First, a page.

's basically the only computer people are going to have in emerging markets. in india a government regulator just put out a report, four times as many people getting on the web on their phones as on their pc. >> what about that? do you buy into some of these trends or are you just literally looking very specifically at dividend plays and value plays? >> well, one of the things that we've seen is the u.s. consumer and consumer around the world is actually continuing to buy stuff, which is great. you would think that with the challenges the consumer has faced over the last year or so in deleveraging and everything else and the job market the way it is the consumers wouldn't be spending. but one of the things that we're hopeful about with the economy is that the consumer's actually out there spending money. >> well, what about the market here? you're talking about a market that's up 50% from the bottom on march 9th or so. >> we think right now we're pretty much as close to a maximum value point for the moment. when third quarter earnings come out, we expect them to be pleasing enough that the m
CNBC
Aug 20, 2009 4:00pm EDT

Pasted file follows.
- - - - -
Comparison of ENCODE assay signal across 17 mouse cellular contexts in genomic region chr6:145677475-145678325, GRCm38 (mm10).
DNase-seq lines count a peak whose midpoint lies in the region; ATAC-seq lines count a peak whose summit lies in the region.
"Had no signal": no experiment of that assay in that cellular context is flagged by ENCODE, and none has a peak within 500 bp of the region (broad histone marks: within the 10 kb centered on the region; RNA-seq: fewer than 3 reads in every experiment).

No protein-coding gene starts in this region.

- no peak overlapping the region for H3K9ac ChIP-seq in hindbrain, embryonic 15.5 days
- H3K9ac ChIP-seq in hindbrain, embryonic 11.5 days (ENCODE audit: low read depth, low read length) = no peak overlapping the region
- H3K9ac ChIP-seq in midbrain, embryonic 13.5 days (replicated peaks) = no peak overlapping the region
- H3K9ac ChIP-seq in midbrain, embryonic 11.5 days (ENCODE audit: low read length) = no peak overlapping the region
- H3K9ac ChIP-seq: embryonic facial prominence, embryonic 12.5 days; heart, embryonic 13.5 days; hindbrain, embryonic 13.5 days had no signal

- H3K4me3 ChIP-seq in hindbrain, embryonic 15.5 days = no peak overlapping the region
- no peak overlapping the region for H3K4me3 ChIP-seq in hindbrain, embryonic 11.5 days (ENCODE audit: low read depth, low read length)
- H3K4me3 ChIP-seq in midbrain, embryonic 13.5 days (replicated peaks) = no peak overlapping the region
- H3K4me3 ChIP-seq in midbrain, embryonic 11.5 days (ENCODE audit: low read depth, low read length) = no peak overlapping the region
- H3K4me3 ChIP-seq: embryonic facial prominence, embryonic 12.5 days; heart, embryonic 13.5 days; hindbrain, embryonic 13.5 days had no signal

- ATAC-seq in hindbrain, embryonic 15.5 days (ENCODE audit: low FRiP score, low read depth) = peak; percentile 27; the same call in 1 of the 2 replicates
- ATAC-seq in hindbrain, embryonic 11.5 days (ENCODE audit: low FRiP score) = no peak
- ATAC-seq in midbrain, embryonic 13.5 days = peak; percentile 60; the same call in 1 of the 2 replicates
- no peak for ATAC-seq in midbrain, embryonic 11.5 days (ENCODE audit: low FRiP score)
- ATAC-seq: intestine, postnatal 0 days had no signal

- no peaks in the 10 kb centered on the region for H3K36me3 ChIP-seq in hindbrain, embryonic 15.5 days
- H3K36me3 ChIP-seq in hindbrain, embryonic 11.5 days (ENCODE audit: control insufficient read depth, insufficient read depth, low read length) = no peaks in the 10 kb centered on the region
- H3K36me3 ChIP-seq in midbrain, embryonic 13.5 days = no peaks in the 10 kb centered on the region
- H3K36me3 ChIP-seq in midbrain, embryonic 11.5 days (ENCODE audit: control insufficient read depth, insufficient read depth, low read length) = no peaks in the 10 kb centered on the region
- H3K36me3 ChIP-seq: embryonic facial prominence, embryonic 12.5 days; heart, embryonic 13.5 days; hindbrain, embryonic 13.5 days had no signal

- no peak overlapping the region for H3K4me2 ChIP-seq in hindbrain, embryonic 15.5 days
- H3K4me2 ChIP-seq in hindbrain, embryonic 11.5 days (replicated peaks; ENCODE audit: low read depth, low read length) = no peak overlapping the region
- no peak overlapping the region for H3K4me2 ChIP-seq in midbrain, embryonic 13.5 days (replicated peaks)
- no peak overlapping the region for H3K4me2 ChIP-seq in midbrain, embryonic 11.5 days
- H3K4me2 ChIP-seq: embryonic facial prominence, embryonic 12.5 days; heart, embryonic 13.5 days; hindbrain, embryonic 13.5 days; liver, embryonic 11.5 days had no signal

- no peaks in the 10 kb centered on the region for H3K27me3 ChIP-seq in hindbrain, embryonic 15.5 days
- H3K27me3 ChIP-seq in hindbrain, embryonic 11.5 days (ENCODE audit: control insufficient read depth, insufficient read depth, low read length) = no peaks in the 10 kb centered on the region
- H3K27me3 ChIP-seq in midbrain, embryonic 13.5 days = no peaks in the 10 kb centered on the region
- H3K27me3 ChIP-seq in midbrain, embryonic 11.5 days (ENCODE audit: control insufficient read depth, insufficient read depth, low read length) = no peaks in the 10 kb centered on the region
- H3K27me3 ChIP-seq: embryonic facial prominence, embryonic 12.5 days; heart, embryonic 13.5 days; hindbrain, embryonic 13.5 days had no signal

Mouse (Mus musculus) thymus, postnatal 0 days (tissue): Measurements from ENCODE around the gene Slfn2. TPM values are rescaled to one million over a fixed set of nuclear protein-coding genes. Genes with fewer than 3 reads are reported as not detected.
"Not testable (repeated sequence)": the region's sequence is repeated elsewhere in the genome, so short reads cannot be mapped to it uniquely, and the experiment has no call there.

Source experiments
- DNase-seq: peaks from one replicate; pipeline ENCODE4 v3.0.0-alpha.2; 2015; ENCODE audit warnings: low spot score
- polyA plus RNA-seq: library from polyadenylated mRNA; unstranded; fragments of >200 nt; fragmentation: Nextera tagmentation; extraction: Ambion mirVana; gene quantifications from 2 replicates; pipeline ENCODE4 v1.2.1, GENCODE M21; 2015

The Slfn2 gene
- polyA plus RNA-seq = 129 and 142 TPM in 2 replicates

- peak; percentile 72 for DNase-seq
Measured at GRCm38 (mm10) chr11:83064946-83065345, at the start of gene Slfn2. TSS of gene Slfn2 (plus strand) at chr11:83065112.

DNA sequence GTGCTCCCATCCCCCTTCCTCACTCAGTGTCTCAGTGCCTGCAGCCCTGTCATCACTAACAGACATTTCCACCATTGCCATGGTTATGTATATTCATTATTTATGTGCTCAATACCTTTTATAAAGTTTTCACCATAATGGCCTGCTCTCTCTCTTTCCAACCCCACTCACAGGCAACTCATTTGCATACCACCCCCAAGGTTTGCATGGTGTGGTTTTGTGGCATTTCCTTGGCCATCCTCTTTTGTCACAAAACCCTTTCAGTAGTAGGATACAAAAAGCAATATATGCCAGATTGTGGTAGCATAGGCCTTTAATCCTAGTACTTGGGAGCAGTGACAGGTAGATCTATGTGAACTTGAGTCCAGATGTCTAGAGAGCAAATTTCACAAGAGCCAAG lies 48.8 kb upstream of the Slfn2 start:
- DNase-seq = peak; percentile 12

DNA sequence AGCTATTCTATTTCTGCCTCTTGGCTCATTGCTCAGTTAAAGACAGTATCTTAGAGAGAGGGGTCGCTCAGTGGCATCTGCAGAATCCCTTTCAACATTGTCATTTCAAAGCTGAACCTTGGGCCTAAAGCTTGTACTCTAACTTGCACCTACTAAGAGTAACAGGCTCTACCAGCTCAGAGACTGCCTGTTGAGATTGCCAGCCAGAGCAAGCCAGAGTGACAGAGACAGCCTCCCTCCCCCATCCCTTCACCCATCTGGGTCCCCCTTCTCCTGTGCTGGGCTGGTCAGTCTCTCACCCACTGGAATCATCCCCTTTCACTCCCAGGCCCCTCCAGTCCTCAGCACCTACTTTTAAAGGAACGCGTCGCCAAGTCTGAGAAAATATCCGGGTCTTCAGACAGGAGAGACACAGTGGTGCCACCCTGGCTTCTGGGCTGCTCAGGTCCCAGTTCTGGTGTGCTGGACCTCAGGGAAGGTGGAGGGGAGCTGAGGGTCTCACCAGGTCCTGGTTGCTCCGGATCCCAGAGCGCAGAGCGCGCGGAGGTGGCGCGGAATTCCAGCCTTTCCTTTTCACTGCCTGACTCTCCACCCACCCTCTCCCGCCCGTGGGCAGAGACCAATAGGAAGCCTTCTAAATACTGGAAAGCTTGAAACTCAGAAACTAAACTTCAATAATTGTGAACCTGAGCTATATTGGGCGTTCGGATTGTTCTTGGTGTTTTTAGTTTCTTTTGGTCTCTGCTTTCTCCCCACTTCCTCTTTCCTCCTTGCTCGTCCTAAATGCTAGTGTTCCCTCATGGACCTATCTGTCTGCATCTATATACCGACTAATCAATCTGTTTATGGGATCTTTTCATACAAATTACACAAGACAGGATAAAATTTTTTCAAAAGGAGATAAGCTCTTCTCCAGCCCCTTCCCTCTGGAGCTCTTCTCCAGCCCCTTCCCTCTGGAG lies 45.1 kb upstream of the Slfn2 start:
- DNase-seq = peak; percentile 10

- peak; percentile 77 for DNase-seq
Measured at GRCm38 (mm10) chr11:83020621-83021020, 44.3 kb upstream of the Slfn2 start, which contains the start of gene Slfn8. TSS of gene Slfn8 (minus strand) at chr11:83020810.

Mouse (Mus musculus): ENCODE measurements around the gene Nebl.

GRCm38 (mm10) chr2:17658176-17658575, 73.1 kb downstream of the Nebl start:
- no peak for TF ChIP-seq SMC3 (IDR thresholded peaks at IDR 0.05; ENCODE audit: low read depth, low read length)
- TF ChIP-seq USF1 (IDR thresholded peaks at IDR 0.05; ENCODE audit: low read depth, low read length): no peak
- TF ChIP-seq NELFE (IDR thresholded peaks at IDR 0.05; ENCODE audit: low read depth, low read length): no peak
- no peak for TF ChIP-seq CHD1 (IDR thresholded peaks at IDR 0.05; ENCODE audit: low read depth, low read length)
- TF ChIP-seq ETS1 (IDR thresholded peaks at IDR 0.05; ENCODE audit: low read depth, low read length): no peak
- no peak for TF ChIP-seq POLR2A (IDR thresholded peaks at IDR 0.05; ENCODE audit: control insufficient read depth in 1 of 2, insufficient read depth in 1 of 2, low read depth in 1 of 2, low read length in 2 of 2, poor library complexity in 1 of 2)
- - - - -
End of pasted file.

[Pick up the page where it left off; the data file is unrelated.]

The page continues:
countries, brazil, india, russiaa, china. russia is still one of the ones you want to be invested? i recognize as oil goes higher it's positive but russia was sort of the outlier there for a little while. >> i'd say we're most focused, you know, at morgan stanley investment management we have an investment emerging markets portfolio manager rushi sharma. i agree with him. we very much like the india story. i'm probably a little more positive on brazil. but we want to stay in the big liquid countries. and we also have a positive bias toward some of the smaller countries where we're seeing catch-up, things like turkey. but there's a lot of interesting things going on in the u.s. versus global. take china versus the u.s. right now. china's financials are trading at almost three times book. the u.s. financials are trading at one times book. and in the near term i think the chinese banks will continue to do well, but ultimately they're going to participate price the way u.s. banks did from excessive lending along the way. there's going to be opportunity we do long, we do long short, and t
CNBC
Aug 26, 2009 4:00pm EDT